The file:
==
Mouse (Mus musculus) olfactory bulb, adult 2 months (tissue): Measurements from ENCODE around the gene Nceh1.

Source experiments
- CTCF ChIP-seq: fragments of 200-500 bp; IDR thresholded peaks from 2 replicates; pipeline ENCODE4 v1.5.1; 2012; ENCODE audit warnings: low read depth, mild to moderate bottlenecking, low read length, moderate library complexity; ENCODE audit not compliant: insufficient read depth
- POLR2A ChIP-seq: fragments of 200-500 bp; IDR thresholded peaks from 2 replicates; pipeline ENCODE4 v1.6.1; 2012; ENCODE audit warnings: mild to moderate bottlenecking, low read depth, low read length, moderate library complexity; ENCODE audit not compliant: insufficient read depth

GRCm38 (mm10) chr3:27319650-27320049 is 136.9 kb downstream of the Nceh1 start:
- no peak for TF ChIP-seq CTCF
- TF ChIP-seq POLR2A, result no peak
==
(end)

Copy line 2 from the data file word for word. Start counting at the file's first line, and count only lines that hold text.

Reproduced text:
Source experiments